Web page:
I think there's a case for two different sources: one external, the simple lack of any further low hanging fruit to exploit, and one internal, which is exactly this - the increasing inadequacy of our institutions to create the conditions for innovation, often caused paradoxically by the excessive focus on promoting innovation. "If scientists gave us all this cool stuff by working on their own, imagine how good they will be if we hire a lot more of them and pit them into a competition for funding with each other!" was a catastrophically stupid idea, assuming humans can be made to produce highly creative work on command and like clockwork. It led to short-termism, creating a humongous confusing, amorphous mass of tiny innovations, many of which non replicable or straight up bogus, and efficiently killing off any incentive to actually work on long term, solid, sweeping discoveries.
Some of those issues though are political, not technological. Albeit it can certainly be argued that one of the causes of stagnation is that it's the political and social institutions that have become inadequate at incentivising true innovation.
And what’s the matter with bits, anyway? Are they less important than atoms?
Arguably, yes, because they are less fundamental. A revolution in our understanding of the fundamental laws of physics begets more secondary revolutions down the line; quantum mechanics alone gave us lasers, nuclear power and those very bits - to name but a few. So from a revolution in our understanding of the world comes the promise of more revolutions once that reaches the application stage. Understanding quantum gravity might lead to warp drives. But no matter how great our ability to manipulate bits, the best they generally can do (except for the possibility of AGI, I guess) is help us squeeze more efficiency out of what we have already. We feel the energy problem especially keenly right now, of course, and far from helping all that much, computers only eat up ever more energy, sometimes in rather pointless ways. A clean, cheap source of energy right now would be worth far more than all the social media in the world.
The question is probably also one of tradeoffs though - where we exist right now may be a maximum of productivity, not so much of resilience. A single failure today could cascade a series of consequences that would be much deadlier than one in a world that produces less, but more reasonably distributed (and we know that there is food that gets wasted, so it's not like we have literally zero margin here, though of course waste itself can't be eliminated).
Things sometimes get bad. Once things get sufficiently bad that no one can deviate from short-term selfish actions or be a different type of person without being wiped out, things are no longer stable. People cheat on long term investments, including various combinations of things such as having and raising children, maintaining infrastructure and defending norms. The seed corn gets eaten. Eventually, usually when some random new threat inevitably emerges, the order collapses, and things start again. The rise and fall of civilizations.
Uneasily looks at CO2 concentration and global average temperatures graphs for the last decades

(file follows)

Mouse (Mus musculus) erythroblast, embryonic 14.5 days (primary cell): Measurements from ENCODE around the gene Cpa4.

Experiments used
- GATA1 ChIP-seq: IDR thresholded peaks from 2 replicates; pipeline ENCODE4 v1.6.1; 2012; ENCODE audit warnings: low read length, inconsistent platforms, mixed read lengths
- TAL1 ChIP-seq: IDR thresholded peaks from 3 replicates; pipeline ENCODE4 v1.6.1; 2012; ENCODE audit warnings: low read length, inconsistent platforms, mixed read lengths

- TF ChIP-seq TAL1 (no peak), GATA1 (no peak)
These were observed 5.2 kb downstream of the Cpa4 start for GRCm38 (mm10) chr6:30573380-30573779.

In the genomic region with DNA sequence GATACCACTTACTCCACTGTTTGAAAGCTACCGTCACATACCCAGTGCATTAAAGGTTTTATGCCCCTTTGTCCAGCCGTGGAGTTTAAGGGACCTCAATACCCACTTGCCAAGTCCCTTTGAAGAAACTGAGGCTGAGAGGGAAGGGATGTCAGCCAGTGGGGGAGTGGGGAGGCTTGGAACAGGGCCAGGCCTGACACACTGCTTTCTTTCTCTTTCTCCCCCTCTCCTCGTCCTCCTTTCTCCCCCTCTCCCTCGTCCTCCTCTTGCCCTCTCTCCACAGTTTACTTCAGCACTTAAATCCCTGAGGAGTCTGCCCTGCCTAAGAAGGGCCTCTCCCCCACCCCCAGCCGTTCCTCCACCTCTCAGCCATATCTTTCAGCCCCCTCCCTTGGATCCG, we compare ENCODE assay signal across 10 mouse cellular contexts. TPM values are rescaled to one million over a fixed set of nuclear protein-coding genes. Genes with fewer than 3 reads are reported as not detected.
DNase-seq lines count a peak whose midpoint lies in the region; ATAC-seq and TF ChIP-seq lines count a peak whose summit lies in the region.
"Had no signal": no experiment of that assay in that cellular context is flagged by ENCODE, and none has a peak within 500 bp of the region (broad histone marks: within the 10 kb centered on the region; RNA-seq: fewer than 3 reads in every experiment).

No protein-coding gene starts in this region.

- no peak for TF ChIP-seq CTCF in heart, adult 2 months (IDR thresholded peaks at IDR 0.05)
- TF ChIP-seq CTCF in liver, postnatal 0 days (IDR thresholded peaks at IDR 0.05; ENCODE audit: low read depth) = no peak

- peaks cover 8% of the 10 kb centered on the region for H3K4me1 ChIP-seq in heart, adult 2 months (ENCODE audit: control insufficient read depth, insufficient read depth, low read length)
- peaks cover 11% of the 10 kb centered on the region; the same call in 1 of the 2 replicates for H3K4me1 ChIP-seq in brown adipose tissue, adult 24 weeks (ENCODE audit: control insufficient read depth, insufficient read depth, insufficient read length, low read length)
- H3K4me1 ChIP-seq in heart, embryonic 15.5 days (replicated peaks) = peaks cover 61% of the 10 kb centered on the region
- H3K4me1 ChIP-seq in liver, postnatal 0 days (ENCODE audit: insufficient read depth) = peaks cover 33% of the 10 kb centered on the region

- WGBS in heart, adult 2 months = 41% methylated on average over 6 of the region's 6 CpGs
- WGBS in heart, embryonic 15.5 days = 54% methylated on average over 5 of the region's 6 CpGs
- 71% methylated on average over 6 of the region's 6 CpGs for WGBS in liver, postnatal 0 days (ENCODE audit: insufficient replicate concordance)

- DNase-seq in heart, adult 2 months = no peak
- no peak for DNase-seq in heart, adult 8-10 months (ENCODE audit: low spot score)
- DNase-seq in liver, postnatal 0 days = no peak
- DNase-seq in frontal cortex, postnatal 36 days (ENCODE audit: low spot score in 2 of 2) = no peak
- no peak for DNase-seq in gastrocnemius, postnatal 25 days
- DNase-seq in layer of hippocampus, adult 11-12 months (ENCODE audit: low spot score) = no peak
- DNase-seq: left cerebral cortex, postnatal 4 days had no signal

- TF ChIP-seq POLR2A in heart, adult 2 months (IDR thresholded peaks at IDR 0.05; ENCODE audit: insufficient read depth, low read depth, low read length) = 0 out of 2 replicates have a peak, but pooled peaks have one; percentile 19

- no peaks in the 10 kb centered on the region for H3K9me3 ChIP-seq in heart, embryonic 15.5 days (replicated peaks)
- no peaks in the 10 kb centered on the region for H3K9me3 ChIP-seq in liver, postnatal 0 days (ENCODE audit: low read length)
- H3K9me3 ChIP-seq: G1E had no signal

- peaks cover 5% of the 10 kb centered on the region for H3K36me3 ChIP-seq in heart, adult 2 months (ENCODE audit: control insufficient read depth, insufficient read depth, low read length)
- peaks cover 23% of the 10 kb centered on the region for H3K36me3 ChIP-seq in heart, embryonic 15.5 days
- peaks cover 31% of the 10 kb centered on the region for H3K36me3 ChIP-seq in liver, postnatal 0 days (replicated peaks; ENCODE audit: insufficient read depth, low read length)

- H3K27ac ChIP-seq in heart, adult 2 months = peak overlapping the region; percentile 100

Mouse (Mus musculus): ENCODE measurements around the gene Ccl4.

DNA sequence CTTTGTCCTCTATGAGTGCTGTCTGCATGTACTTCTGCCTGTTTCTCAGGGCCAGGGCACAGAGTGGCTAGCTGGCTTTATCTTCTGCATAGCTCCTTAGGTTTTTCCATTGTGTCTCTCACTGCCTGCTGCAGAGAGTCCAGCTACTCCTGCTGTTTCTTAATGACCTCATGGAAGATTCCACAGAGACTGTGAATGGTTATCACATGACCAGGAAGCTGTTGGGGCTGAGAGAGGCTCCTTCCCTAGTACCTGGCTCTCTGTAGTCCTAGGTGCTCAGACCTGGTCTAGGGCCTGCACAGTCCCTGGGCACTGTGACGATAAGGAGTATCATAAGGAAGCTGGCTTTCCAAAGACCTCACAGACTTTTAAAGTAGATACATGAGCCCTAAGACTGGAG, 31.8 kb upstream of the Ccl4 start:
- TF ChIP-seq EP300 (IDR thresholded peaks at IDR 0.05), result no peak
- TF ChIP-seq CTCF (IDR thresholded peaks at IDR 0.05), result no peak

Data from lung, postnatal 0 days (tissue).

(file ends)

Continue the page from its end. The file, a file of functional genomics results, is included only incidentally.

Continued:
The problem is also that in this sense the interests of the civilisation - as a single entity - and the interests of the individuals inside can be dramatically misaligned. Shocks, well, tend to kill people in droves, and make others' lives miserable (while, arguably, in some cases, they probably also do make some lives better, if the fallen system was oppressive to them). Just like mass extinctions create biodiversity and reshuffle the genetic deck in the long term, but also kill a lot of living beings. So the hypothetical solution for the steady state future in which shocks aren't a thing any more - how do we just allow for some slack to exist anyway? - are relevant before it too, because they could be applied to give some ability to a civilisation to drift away from its path of pure optimisation, sacrificing productivity in the name of resilience and flexibility. Which might prevent those shocks in the first place, when they're caused by the civilisation's own stupid rigidity. If we're able to learn to do that, then we can do better now and do better in that future. If we can't, we're doomed to be at the mercy of catastrophes of our own creation now, and if we ever make it to that future at all (having survived the dangers of climate change, nuclear weapons, nanotechnology, AI, and who knows what else that we could totally turn on ourselves through that sort of sheer civilisation-wide single-mindedness), then we're doomed to fall prey to perfect optimisation and just do the same dull things forever. Which by the way is something I think we're worryingly seeing signs of in the political sphere. While we don't have the power to control the forces of nature, we do have increasingly more power to control other humans, and that power is being turned more and more towards enforcing homogeneity and paralysing change by those who hold it. See for example China's experiment in social scores and such. A people rising up in revolution - the political/human equivalent of a shock - is always less likely, because of both weapon technology and because of these methods of micromanagement of consensus and dissent. You could easily end up with perfectly stable technocratic or authoritarian governments that just do nothing except perpetuate themselves, bringing about another form of stasis that can only harm humanity long term.